Town Hall Symphony Hall has continued to bring music to the people of Birmingham and beyond through the last year, with digital broadcasts filmed at the iconic venues now amassing over half a million views since they began in April. The music charity has remained committed to their mission of inspiring a love of live music through performance, participation and learning with a diverse range of artists having performed to online audiences, including Lady Sanity, Soweto Kinch, Tom Aspaul, Xhosa Cole, Lauren Zhang and Braimah Kanneh-Mason.
The all-female ensemble created by the music charity responsible for Town Hall and Symphony Hall, Rise Up will be the next broadcasted performance from Symphony Hall. The digital concert is part of Cheltenham Jazz Festival's free-to-view, two-day digital event taking place across the May Bank Holiday weekend.
In addition to the free-to-view broadcasts, over 200 people have logged on since May 2020 to learn choral and a cappella music as part of the charity’s monthly Community Spirit Online workshops, run in partnership with Black Voices. Participants at this month’s free zoom workshop will be led by Joe Novelli from The Sons of Pitches, winners of BBC's The Naked Choir and House Band on Sky1's Sing: Ultimate A Cappella.
More than £300 million has been awarded to thousands of cultural organisations across the country including the music charity responsible for Town Hall and Symphony Hall in the latest round of support from the Culture Recovery Fund, the Culture Secretary announced today.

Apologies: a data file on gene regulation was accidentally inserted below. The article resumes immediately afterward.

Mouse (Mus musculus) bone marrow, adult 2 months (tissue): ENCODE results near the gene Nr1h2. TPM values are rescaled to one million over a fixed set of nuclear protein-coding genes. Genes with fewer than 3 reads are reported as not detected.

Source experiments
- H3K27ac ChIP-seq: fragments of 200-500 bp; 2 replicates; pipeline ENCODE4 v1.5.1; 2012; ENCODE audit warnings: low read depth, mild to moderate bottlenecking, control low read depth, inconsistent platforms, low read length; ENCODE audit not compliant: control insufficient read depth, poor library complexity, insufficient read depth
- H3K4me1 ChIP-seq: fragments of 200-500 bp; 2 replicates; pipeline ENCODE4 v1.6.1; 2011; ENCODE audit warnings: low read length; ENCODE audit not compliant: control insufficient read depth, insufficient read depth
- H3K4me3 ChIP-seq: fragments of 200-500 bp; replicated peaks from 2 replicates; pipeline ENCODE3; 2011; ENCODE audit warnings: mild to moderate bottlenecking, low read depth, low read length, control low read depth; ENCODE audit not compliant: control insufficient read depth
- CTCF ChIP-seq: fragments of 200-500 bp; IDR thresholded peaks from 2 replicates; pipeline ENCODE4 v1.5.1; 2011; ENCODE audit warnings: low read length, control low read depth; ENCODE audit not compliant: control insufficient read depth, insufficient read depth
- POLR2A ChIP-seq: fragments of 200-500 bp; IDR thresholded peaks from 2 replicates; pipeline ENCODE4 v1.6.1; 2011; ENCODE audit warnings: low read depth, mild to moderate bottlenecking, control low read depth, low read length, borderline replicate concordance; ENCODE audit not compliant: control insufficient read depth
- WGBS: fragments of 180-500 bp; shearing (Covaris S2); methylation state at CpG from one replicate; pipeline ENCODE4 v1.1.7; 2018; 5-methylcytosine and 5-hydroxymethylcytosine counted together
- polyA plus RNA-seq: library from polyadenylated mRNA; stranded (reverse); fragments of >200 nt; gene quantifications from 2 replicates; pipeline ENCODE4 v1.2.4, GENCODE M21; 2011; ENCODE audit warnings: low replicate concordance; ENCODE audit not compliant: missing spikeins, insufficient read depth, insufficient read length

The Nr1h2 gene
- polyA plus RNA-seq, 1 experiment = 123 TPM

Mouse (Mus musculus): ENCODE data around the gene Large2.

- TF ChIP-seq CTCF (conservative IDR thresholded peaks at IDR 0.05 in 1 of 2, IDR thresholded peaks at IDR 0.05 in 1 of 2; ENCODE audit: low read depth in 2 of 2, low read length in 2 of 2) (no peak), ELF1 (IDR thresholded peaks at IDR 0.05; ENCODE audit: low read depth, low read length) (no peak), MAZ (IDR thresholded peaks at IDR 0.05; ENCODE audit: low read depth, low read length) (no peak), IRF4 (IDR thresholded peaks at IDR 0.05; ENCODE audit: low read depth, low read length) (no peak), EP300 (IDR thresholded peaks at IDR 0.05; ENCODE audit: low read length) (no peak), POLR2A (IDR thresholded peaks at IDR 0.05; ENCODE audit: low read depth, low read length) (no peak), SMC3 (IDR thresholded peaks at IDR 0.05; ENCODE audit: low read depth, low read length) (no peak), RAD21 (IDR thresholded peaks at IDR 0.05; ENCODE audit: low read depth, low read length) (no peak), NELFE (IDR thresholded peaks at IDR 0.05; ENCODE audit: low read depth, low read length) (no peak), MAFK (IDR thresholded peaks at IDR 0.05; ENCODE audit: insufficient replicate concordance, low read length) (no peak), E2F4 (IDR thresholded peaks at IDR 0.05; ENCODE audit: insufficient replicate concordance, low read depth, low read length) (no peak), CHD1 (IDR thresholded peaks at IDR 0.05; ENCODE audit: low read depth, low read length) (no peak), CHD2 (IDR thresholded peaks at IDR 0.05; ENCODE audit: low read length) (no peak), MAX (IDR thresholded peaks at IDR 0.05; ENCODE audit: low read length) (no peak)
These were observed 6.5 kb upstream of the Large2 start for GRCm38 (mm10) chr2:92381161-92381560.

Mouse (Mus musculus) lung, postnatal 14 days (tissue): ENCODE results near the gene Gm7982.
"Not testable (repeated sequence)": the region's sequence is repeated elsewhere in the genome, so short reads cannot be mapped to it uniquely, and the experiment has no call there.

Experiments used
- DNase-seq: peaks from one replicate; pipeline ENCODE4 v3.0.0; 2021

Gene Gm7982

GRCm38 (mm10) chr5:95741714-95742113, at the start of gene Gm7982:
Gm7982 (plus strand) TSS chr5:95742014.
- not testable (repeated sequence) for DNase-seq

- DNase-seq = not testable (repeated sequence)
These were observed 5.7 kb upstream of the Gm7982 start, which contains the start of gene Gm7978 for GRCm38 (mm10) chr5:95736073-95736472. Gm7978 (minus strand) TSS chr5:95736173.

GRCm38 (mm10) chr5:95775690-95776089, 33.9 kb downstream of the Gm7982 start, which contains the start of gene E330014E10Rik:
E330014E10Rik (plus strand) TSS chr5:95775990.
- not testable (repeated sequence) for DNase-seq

Over £800 million in grants and loans has already been awarded to support almost 3,800 cinemas, performance venues, museums, heritage sites and other cultural organisations dealing with the immediate challenges of the coronavirus pandemic.
The second round of awards made today will help organisations to look ahead to the spring and summer and plan for reopening and recovery. After months of closures and cancellations to contain the virus and save lives, this funding will be a much-needed helping hand for organisations transitioning back to normal in the months ahead.
Our record breaking Culture Recovery Fund has already helped thousands of culture and heritage organisations across the country survive the biggest crisis they've ever faced. Now we’re staying by their side as they prepare to welcome the public back through their doors - helping our cultural gems plan for reopening and thrive in the better times ahead.Oliver Dowden, Culture Secretary
Investing in a thriving cultural sector at the heart of communities is a vital part of helping the whole country to recover from the pandemic. These grants will help to re-open theatres, concert halls, and museums and will give artists and companies the opportunity to begin making new work. We are grateful to the Government for this support and for recognising the paramount importance of culture to our sense of belonging and identity as individuals and as a society.Sir Nicholas Serota, Chair, Arts Council England
The funding awarded today is from a £400 million pot which was held back last year to ensure the Culture Recovery Fund could continue to help organisations in need as the public health picture changed. The funding has been awarded by Arts Council England, as well as Historic England and National Lottery Heritage Fund and the British Film Institute.